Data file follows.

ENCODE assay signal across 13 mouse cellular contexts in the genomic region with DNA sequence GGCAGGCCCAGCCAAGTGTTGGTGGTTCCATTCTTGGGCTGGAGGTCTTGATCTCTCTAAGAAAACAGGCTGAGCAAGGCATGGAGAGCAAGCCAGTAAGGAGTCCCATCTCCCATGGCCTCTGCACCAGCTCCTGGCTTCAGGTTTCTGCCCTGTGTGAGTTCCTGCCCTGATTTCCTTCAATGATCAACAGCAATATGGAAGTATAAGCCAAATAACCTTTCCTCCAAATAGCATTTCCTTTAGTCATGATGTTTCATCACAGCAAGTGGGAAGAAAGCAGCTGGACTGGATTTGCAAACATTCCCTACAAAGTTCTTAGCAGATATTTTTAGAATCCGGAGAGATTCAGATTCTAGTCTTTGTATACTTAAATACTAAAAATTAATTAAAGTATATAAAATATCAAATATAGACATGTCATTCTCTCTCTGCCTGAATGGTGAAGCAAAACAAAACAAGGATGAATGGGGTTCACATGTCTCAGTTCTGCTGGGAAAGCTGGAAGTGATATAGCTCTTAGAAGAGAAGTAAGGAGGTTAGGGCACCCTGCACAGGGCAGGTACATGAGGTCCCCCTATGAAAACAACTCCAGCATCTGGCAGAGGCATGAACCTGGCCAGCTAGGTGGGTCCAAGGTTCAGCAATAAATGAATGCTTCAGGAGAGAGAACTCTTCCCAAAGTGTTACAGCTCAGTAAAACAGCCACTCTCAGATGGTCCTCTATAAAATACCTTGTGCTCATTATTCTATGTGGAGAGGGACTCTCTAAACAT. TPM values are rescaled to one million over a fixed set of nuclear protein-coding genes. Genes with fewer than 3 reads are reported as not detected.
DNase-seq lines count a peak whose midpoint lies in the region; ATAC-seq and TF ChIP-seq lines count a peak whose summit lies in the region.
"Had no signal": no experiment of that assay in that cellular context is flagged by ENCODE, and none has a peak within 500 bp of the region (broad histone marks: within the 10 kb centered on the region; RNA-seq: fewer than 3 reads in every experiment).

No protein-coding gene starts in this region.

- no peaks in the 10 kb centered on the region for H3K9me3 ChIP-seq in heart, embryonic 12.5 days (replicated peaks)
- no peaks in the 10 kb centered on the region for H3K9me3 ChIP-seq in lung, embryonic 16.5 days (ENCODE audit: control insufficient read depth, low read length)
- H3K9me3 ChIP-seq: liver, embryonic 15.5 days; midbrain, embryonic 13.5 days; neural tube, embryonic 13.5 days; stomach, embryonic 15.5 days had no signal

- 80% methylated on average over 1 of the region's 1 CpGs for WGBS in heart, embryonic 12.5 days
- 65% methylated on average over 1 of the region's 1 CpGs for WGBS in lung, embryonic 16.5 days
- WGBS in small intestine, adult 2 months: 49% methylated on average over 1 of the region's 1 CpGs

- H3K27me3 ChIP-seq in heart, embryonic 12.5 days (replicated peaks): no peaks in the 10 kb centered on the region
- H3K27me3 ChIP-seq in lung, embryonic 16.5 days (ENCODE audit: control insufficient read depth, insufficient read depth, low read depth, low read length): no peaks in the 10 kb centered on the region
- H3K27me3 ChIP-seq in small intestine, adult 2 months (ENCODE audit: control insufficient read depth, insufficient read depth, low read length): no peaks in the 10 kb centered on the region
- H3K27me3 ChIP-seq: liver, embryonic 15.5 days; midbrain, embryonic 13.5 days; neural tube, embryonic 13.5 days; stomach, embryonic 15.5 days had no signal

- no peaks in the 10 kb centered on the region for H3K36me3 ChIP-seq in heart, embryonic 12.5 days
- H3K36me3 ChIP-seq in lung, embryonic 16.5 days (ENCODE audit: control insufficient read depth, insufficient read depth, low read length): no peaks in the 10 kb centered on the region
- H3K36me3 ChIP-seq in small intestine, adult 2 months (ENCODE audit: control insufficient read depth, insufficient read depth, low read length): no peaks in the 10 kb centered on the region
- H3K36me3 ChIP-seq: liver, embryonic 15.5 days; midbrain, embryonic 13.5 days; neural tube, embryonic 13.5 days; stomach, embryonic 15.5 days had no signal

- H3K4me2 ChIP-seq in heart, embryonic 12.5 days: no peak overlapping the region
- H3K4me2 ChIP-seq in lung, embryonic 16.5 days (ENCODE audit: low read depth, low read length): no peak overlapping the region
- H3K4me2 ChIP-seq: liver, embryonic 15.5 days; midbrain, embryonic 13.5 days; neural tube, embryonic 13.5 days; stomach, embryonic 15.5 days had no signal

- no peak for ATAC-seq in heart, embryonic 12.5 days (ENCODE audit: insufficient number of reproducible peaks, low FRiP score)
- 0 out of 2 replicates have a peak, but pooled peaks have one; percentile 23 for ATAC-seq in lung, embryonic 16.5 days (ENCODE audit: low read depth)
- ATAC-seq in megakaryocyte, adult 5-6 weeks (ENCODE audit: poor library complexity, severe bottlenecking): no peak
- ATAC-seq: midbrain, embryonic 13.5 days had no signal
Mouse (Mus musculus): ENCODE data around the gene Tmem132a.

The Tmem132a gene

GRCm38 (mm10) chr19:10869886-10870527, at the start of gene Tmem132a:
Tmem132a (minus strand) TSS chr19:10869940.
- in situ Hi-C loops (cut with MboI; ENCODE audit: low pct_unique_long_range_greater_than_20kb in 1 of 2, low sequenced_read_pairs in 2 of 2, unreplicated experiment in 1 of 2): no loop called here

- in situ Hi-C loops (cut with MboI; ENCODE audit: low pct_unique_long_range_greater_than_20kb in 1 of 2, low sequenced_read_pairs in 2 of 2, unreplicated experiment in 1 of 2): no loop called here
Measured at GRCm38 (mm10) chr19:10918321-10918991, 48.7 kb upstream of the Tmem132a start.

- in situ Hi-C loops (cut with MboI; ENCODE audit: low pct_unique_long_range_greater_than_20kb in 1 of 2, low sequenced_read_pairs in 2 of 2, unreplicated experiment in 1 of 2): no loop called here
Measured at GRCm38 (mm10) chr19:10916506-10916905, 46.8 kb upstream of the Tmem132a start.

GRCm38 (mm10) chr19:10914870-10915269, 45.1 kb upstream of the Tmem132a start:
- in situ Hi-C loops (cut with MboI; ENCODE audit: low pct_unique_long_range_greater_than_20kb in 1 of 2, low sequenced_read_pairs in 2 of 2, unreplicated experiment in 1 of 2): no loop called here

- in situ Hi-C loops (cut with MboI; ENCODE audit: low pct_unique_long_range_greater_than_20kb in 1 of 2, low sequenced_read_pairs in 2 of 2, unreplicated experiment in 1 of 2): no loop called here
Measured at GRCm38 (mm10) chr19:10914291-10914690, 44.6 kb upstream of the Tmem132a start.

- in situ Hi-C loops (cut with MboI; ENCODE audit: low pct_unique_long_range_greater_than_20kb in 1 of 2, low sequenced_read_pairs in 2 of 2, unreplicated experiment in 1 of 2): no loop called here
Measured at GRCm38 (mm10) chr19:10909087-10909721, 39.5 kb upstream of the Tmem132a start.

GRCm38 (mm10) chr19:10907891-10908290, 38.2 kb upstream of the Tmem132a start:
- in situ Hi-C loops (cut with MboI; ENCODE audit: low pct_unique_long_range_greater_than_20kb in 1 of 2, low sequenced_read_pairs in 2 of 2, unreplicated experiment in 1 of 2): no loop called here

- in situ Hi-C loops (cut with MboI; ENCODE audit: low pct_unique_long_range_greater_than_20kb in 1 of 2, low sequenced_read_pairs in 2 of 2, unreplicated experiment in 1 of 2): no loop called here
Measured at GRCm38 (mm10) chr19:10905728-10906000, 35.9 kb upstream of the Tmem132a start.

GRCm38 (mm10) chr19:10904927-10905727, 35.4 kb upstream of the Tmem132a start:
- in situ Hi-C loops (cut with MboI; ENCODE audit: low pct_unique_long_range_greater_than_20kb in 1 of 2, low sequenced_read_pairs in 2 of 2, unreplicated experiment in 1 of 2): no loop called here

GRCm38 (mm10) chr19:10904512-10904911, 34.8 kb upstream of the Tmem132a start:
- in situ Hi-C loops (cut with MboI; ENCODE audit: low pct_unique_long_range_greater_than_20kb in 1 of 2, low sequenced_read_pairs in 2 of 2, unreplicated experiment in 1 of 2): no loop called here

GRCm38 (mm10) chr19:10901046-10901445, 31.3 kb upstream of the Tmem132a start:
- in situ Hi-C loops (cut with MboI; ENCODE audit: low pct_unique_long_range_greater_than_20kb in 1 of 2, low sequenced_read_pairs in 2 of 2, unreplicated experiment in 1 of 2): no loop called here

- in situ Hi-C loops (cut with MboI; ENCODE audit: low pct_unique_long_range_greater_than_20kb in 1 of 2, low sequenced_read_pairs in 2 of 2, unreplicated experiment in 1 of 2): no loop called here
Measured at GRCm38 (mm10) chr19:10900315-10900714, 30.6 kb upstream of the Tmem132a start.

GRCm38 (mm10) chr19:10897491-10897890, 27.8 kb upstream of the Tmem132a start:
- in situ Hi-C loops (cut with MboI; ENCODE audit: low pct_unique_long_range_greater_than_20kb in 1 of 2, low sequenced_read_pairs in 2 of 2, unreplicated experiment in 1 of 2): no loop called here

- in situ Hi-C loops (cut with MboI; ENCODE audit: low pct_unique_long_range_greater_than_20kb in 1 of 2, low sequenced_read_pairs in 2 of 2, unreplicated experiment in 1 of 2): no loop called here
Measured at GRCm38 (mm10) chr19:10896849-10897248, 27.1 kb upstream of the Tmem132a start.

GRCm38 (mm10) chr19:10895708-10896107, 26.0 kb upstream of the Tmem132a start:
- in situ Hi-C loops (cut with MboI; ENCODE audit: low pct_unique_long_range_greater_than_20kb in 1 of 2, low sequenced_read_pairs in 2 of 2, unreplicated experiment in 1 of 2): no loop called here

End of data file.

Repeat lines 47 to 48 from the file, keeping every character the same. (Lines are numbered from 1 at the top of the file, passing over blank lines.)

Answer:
GRCm38 (mm10) chr19:10904512-10904911, 34.8 kb upstream of the Tmem132a start:
- in situ Hi-C loops (cut with MboI; ENCODE audit: low pct_unique_long_range_greater_than_20kb in 1 of 2, low sequenced_read_pairs in 2 of 2, unreplicated experiment in 1 of 2): no loop called here